Bench Memos

Law & the Courts

This is the Brave New World of Confirmation Opposition

President Donald Trump speaks to the media before departing the White House in Washington, D.C., July 24, 2019. (Mary F. Calvert/Reuters)

President Donald Trump is making his mark on the federal judiciary. He’s appointed 17 percent of the life-tenured federal judiciary, above the average of 15 percent for the previous five presidents at this point. Trump’s 24 percent share of the U.S. Court of Appeals is way ahead of the 13.6 percent average.

This is progress, but the process will remain a slog for the foreseeable future.

The Heritage Foundation’s Judicial Appointment Tracker shows, for example, that the Senate has been forced to take a separate vote to invoke cloture, or end debate, 97 times since Trump took office. That’s 14 times as many as in the same period during the previous nine presidential administrations — wait for it — combined! Read that last sentence again if it hasn’t yet sunk in.

Only slightly less disconcerting, yet just as true, is Senate Democrats’ campaign of opposition to Trump’s judicial nominees. It’s tempting to think that winning matters, not the margin of victory. But this signals a radical transformation not only in how the confirmation process works day-to-day, but in the Senate’s role in the broader appointment process.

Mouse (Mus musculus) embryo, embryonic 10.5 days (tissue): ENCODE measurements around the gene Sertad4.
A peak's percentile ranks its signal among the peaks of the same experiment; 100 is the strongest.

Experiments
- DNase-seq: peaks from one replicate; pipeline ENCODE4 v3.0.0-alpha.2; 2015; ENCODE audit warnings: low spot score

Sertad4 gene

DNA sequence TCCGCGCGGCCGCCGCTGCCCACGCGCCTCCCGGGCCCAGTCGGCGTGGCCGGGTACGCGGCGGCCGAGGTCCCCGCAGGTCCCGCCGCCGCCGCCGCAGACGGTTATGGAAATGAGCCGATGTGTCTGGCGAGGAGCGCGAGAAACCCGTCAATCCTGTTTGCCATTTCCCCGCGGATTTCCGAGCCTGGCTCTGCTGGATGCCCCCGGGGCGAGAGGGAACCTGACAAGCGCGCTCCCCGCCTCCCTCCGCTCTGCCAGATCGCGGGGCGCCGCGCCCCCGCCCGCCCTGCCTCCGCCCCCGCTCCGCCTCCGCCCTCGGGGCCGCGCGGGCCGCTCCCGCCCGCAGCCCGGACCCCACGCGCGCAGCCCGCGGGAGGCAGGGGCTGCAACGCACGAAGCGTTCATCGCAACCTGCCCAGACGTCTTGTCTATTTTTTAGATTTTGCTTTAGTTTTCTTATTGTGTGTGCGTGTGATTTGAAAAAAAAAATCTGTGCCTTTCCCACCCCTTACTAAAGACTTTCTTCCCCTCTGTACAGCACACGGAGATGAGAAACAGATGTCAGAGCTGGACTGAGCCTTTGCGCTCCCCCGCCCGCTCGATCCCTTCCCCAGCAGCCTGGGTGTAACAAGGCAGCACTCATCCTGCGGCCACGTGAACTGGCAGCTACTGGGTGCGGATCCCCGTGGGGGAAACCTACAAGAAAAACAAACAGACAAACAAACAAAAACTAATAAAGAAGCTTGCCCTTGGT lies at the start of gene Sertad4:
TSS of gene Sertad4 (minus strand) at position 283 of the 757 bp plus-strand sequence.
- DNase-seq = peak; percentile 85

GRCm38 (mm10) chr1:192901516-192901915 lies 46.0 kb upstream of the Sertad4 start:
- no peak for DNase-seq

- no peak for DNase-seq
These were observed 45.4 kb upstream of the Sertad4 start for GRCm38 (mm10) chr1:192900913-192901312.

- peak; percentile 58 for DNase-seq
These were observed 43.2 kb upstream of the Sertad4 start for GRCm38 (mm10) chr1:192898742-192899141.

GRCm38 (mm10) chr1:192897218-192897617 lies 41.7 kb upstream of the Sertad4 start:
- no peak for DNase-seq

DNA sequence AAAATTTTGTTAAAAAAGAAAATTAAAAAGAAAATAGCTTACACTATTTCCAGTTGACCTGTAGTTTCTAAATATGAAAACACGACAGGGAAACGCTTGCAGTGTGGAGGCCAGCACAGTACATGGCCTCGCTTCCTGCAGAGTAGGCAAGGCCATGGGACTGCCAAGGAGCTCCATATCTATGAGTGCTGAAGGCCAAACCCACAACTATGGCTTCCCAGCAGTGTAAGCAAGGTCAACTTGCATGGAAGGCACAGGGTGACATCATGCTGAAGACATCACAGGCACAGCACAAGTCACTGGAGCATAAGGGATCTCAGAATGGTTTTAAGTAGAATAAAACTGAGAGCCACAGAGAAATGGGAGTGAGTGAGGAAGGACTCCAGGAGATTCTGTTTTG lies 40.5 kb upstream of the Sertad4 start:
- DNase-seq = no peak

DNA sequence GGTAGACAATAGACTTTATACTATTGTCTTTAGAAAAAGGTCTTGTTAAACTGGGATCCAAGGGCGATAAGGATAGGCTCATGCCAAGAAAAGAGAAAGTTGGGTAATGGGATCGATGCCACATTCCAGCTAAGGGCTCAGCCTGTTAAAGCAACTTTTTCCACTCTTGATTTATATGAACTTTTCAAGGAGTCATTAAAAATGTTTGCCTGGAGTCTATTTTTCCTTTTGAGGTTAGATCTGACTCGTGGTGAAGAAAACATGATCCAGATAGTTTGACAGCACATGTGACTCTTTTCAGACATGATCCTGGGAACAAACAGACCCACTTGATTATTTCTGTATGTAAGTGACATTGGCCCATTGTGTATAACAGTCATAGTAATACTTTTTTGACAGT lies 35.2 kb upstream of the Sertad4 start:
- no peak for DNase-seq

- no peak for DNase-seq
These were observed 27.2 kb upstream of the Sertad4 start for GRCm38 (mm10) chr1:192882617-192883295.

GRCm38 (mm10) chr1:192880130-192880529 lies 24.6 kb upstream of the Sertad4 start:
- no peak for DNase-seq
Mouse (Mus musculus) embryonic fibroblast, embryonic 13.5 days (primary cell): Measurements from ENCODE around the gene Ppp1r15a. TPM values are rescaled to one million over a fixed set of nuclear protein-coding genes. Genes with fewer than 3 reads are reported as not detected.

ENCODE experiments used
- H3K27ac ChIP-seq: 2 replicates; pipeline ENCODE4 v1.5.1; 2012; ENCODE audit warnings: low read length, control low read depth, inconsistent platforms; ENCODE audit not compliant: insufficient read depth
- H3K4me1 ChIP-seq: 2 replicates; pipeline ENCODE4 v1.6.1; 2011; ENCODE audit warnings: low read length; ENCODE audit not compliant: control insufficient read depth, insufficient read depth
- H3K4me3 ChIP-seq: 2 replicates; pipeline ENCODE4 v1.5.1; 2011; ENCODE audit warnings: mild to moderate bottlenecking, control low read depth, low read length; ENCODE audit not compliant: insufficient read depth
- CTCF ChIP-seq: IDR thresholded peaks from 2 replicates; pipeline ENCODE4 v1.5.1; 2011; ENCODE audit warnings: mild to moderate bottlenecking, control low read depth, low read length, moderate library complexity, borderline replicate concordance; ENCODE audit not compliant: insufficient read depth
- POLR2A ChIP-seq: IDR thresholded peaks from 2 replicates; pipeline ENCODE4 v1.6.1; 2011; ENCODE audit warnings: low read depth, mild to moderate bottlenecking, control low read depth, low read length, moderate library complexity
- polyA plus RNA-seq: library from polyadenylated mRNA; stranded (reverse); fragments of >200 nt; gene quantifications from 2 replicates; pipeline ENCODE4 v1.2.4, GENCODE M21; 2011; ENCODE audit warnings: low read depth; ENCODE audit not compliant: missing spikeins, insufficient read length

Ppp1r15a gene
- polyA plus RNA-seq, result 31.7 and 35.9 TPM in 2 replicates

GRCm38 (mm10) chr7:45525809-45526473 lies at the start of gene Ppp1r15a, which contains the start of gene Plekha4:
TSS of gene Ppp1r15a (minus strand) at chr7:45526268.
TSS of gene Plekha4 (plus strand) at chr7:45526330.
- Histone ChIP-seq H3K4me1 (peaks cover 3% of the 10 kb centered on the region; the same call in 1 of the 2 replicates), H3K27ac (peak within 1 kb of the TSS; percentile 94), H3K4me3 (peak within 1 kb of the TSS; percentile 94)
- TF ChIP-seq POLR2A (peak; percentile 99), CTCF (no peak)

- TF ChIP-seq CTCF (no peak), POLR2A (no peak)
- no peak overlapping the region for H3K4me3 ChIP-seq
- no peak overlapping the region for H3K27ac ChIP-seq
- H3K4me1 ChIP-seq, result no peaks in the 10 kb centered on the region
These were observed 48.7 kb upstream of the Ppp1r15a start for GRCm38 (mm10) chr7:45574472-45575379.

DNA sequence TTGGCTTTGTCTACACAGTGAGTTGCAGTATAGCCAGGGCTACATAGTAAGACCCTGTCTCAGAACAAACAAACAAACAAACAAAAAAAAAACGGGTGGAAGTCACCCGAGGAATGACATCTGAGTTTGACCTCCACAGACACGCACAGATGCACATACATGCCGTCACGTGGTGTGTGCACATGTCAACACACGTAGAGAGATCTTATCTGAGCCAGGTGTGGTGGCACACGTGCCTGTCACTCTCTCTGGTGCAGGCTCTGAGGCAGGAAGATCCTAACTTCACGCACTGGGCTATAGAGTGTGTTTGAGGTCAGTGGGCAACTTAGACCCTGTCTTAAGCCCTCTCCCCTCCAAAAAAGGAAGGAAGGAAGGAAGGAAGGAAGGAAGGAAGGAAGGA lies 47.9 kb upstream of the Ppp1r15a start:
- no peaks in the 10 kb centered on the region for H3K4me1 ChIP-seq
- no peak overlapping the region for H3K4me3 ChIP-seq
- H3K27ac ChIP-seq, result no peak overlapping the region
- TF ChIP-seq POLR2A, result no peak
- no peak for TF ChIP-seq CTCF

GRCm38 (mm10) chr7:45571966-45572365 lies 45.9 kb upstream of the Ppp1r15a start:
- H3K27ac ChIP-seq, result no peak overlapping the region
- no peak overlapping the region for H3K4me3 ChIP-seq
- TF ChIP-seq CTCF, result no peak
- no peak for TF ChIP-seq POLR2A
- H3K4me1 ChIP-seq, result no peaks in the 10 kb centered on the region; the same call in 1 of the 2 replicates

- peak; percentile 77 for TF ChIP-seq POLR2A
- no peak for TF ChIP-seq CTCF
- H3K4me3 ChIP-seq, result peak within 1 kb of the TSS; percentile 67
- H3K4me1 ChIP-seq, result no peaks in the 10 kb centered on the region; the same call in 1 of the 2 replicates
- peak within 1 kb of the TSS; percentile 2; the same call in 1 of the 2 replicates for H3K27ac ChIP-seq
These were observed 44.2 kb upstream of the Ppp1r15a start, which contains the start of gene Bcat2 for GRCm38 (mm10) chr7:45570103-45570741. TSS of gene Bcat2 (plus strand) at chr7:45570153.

The Constitution, after all, gives the power to appoint judges to the president, not to the Senate. In the past, reflecting its role as a check on that power, the Senate focused on individual nominees’ qualifications, singling out the few “unfit characters,” as Alexander Hamilton put it.

Not surprisingly, therefore, from President George Washington through President Barack Obama, only six percent of nominees to life-tenured federal courts met with any opposition at all — not even a single vote — when confirmed.

Oh, what a difference Donald Trump makes. Since he took office, that figure has soared from six percent to over 70 percent.

The 43 Democrats serving since January 2017 have, on average, voted against 49 percent of Trump’s nominees. If this were ordinary partisanship, you’d expect to see similar levels of opposition by Republicans against the nominees of Democratic presidents. Yet during the same period, the average Republican senator voted against only 10.6 percent of Obama’s judicial nominees. No Democrat today has opposed fewer than 21 percent of Trump’s nominees; no Republican then opposed more than 14.4 percent of Obama nominees.

In fact, Democrats themselves opposed an average of just 3.4 percent of judicial nominees during this period under President George W. Bush. That was consistent with the historical “regular order” of the confirmation process.

Today we are witnessing something radically different. Senate Democrats are ignoring nominees’ qualifications and opposing them simply because Trump nominated them. The confirmation process is just another front in their war against the president. This is what “winning at all cost” really looks like.

Thomas Jipping is the deputy director of the Edwin Meese III Center for Legal and Judicial Studies and a senior legal fellow at the Heritage Foundation.

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